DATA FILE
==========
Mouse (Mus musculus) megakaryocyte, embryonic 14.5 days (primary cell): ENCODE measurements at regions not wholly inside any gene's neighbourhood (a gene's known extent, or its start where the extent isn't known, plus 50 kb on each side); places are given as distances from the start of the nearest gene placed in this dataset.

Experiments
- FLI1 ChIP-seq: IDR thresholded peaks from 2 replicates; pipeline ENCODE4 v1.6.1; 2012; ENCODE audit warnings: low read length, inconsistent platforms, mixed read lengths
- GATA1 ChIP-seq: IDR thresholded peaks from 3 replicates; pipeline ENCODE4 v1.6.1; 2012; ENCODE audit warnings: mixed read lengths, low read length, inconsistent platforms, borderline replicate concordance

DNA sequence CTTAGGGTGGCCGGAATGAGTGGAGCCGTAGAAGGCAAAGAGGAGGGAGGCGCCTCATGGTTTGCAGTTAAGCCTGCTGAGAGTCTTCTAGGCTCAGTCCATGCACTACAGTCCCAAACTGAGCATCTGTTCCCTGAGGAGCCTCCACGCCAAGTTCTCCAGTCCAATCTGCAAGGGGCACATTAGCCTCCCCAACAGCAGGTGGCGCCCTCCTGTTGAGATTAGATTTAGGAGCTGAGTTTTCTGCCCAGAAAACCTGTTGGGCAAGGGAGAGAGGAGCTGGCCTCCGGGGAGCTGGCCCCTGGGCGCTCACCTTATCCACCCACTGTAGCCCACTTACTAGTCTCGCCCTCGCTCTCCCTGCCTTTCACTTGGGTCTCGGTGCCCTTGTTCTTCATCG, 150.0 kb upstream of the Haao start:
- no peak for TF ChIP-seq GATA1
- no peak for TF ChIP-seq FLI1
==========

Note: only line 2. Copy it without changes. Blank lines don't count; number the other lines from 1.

Experiments